Loves’s Sacrifice, the power of unrequited love

RSC Swan Theatre, Stratford-upon-Avon, 11th April – 24th June, 2015

As with many other renaissance plays, at first sight, the plot of this rarely performed play by John Ford looks a bit far-fetched.
A recently married Duke whose best friend is in love with the Duke’s young wife, the Duke’s widowed sister who fancies the best friend who…
A courtier who fancies the widow who fancies… A womanizer who gets two ladies in waiting and one other lady pregnant and an ageing beau who also shows an interest in the Duke’s sister. Sigh, one is disposed to fear the worst.

However, the surprise couldn’t be more pleasant and entertaining and 1633 meets the 21st century seemingly effortless. Matthew Dunster’s production vibrates with intensity and humour and it plays upon so many emotional experiences of timeless human nature that lastly, it is only the splendorous costumes supervised by Sabine Lemaître that position the story in the 17th century. Anna Fleischle designed a fascinating set, accentuating the plot by intriguingly backlit arches and space creating video projections.

Love's Sacrifice

Matthew Needham as Duke of Pavy

Amazing in his part as the Duke of Pavy, Matthew Needham initially behaves youthfully impulsive, though comprehensible, but bit by bit he lets transpire that his fits of enthusiasm are a weak cover for his rather unhinged personality.
In the character of his sister Fiormonda, Beth Cordingly represents his female equivalent. Her portrayal makes it crystal clear that through her permanently vexed ego, Fiormonda has no chance to make positive decisions.

Love's Sacrifice

Matthew Needham and Catrin Stewart as Duke and Duchess of Pavy

Jonathan McGuiness displays D’Avolos, the Duke’s secretary, as a particularly interesting personality. One wonders whether he has a personal weak spot for Fiormonda or just a lot of empathy with her situation. He is a spin doctor who is convinced that he is pulling all strings for the greater good and at the end is honestly surprised that he is held responsible for the tragic turn of events.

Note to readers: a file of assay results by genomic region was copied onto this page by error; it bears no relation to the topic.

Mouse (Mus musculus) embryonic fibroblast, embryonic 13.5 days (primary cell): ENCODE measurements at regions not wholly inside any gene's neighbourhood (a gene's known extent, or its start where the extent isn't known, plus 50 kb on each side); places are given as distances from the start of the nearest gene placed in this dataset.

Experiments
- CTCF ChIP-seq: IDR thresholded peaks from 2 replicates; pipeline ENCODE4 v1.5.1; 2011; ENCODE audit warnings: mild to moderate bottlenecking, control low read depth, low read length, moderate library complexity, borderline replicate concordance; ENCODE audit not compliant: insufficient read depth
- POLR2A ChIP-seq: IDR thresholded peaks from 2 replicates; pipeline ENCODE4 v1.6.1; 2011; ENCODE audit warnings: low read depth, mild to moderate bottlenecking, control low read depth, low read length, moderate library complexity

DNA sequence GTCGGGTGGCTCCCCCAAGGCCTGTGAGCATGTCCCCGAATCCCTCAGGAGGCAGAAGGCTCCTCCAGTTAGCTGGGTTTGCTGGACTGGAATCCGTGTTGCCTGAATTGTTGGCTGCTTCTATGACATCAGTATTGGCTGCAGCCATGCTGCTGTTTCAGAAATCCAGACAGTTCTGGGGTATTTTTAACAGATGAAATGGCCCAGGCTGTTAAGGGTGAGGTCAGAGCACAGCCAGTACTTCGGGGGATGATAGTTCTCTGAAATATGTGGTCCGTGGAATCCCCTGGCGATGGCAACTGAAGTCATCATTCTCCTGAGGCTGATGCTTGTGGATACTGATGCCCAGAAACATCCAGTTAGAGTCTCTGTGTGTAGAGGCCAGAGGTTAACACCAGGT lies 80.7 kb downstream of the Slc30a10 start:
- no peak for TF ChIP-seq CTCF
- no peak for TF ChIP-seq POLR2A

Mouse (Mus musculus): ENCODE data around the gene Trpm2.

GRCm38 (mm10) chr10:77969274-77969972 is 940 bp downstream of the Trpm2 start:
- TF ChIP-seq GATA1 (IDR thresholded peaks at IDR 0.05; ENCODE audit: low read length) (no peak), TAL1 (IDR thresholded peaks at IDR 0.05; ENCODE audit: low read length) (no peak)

The young Duchess Bianca, that’s Catrin Stewart showing her as someone who is honestly confused. There is even a slight reminiscence of Sissy, the poor Austrian Empress, about her.

Jamie Thomas King as Fernando

Jamie Thomas King as Fernando

Her admirer Fernando (Jamie Thomas King), the Duke’s friend, is torn between reason and emotion and ends up squashed between these fronts.

Matthew Kelly and Colin Ryan as Mauruccio and Giacopo

Matthew Kelly and Colin Ryan as Mauruccio and Giacopo

A highly touchingly comical part is Mauruccio, the ageing society junkie, played by Matthew Kelly. As his servant Giacapo, Colin Ryan amazes with a massive show stealing capacity.

Not least through the breathtaking musical scenery written by Alexander Balanescu and a fabulous movement display by Charlotte Broom, this production is one to remember fondly.

Photos by Helen Maybanks ©RSC

 

Andy Apollo – Ferentes
Sheila Atim – Julia
Guy Burgess – Nibrassa
Beth Cordingly – Fiormonda
Geoffrey Freshwater – Abbot
Marcus Griffiths – Roseilli
Rhiannon Handy – Colona
Simon Hedger  – Guard
Julian Hoult – Attendant
Matthew Kelly – Mauruccio
Jamie Thomas King – Fernando
Jonathan McGuinness – D’Avolos
Annette McLaughlin – Morona
Matthew Needham  – Duke of Pavy
Richard Rees  – Petruchio
Colin Ryan – Giacapo
Nav Sidhu – Attendant
Catrin Stewart – Bianca
Gabby Wong – Attendant
Director – Matthew Dunster
Designer – Anna Fleischle
Lighting – Lee Curran
Music – Alexander Balanescu
Sound – Ian Dickinson
Movement – Charlotte Broom
Video – Dick Straker

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